Posted by Elizabeth McDuffie
Improving the Effectiveness of Speech Language Therapy
There are various models of speech and language therapy, some that focus on behavior based treatment and the remediation of disabilities and others that do more to engage the client in the therapeutic process and use their strengths to translate therapy sessions into everyday life. The authors of A Paradigm for Improving Effectiveness and Efficiency of Speech Language Therapy argue that the art of therapy has sometimes been removed from speech language therapy, making it decontextualized and ineffective for the client. They give specific methods used from the Client-Centered Intervention Paradigm (CCIP) to improve the quality of therapy and achieve the goals of the intervention process.
First and foremost they recommend getting to know the personality of the client using the Myers Briggs Type Indicator or similar type of personality assessment. This then gives the therapist a better picture of what approaches will facilitate productive intervention. This indicator measures four major components of personality; extroversion/introversion, sensing and intuition, thinking and feeling and judging and perceiving. When each of these components are acknowledged by the speech language therapist, learning can better occur as sessions are tailor fit to the meet the client’s individual needs.
Likewise, the authors believe that it is of great importance to include Gardner’s Multiple Intelligences Theory. This theory maps out seven different types of intelligences (linguistic, logical-mathematical, spatial, bodily-kinesthetic, musical, interpersonal, and intrapersonal) and demonstrates that we all have certain strengths in some areas and weaknesses in others. When the type of learning that would best suit the client is taught to it makes the therapy sessions more meaningful as the client is able to use their strengths to over come weaknesses instead of only focusing on the correction of the weaknesses.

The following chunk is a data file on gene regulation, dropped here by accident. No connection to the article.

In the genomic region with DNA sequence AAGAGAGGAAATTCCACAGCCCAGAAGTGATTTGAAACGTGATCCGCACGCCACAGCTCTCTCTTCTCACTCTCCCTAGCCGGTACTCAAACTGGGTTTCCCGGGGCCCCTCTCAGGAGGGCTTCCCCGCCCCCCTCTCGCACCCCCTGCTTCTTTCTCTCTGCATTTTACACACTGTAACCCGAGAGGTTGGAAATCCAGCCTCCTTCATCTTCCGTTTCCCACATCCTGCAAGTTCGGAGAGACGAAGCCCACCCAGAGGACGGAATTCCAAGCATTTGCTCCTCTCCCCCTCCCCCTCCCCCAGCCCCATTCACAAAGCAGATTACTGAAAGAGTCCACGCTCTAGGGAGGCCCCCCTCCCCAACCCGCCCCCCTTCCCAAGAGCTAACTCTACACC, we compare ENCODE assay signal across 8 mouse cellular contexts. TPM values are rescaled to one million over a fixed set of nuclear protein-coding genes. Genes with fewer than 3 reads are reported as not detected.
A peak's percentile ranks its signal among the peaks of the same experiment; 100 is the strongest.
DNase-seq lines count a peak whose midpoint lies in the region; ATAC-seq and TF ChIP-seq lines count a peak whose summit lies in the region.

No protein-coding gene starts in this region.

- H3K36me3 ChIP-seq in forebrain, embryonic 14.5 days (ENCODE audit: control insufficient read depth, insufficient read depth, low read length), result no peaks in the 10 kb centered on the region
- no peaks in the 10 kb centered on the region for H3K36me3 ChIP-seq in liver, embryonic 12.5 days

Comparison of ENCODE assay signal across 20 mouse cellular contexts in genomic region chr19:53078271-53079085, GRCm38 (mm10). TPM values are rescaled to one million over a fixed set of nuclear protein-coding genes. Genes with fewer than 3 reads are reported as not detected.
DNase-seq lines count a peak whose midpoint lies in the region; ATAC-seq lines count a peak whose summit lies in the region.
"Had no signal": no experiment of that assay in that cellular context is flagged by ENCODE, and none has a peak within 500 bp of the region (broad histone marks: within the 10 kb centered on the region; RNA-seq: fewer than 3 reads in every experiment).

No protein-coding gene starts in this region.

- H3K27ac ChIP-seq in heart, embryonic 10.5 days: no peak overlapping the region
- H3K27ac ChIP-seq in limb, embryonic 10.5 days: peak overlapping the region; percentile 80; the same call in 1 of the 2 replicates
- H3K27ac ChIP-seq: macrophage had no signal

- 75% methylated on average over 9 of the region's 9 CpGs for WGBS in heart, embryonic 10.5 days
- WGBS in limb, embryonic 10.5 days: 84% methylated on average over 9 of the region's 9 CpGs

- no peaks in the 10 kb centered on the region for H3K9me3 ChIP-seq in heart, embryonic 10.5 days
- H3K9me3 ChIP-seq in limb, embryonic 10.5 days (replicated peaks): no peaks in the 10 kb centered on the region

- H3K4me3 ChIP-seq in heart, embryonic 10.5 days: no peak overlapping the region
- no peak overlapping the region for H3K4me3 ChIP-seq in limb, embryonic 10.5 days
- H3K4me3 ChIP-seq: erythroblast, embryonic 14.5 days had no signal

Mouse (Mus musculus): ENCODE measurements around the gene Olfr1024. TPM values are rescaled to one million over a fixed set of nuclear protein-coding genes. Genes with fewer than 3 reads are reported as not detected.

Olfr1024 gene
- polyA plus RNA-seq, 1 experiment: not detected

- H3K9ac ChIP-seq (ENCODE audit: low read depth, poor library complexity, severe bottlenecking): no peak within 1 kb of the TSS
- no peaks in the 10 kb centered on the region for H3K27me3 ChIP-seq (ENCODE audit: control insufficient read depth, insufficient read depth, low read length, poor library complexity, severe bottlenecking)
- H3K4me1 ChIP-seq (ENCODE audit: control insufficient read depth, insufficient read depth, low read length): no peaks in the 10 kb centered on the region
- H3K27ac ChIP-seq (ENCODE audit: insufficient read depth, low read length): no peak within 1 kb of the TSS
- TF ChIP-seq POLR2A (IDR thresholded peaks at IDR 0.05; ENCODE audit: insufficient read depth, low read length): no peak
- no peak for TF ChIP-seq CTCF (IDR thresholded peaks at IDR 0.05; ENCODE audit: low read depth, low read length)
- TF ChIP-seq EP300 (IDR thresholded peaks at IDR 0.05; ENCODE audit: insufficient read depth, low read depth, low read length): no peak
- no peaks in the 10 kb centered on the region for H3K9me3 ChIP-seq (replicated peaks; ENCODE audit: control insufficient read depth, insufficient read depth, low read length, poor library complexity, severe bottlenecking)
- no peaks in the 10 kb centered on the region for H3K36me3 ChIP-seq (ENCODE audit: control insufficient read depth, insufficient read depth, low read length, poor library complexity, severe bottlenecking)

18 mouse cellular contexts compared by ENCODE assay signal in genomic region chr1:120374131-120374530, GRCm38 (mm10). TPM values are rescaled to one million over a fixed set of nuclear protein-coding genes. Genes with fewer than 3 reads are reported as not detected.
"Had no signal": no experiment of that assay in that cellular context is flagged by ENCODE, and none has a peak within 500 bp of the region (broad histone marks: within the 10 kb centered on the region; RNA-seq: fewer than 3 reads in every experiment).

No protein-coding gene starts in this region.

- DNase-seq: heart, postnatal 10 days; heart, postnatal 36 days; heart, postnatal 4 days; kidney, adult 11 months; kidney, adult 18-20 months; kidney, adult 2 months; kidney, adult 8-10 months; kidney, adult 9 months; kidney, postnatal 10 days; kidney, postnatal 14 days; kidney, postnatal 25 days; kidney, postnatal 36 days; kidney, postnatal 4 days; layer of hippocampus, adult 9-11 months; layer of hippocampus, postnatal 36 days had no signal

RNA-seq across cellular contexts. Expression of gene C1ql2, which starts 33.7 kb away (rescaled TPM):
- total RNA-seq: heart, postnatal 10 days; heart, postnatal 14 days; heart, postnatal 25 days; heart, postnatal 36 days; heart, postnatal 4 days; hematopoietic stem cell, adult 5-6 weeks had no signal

The third recommendation in focus on the style of intervention; that is to empower the client to take ownership of their learning by building confidence while focusing on metacognative strategies. There are six main criteria in order to do this. They are (a) intentionality, using interaction to promote change, (b) transcendence extending to real life scenarios of the past and future, (c) communication the clarification of meaning and purpose, (d) mediation of a feeling, mainly praise and positive reinforcement with an emphasis on why it was desirable, (e) regulation of behavior helping to decrease impulsivity and increase a willingness to respond and (f) shared participation, where the client is a participant and the role of the therapist is not authoritarian or patronizing.
In conclusion, these three main components to effective speech language therapy seem as though they should be universal to all classrooms and teaching professionals whether we are special education teachers, mainstream teachers or speech language pathologists. I chose to write about this article because of an example listed by the author of a seven year old boy who, despite the fact that he had attended a program for multiple disabilities, had teachers who thought that he was mildly mentally handicapped with little expressive language. When he was introduced to CCIP however, it was discovered that he was an introverted child, who liked to take his time to think before responding, and preferred to see information rather that obtain it orally. Because of the student centered interventions used, the boy was able to greatly improve and speech language therapy it was no longer something he dreaded.
E. H. MacKenzie, D. J. Freedman 1998 A paradigm for improving effectiveness and efficiency or speech language therapy. Language and Communication Disorders Vol. 33, Supplement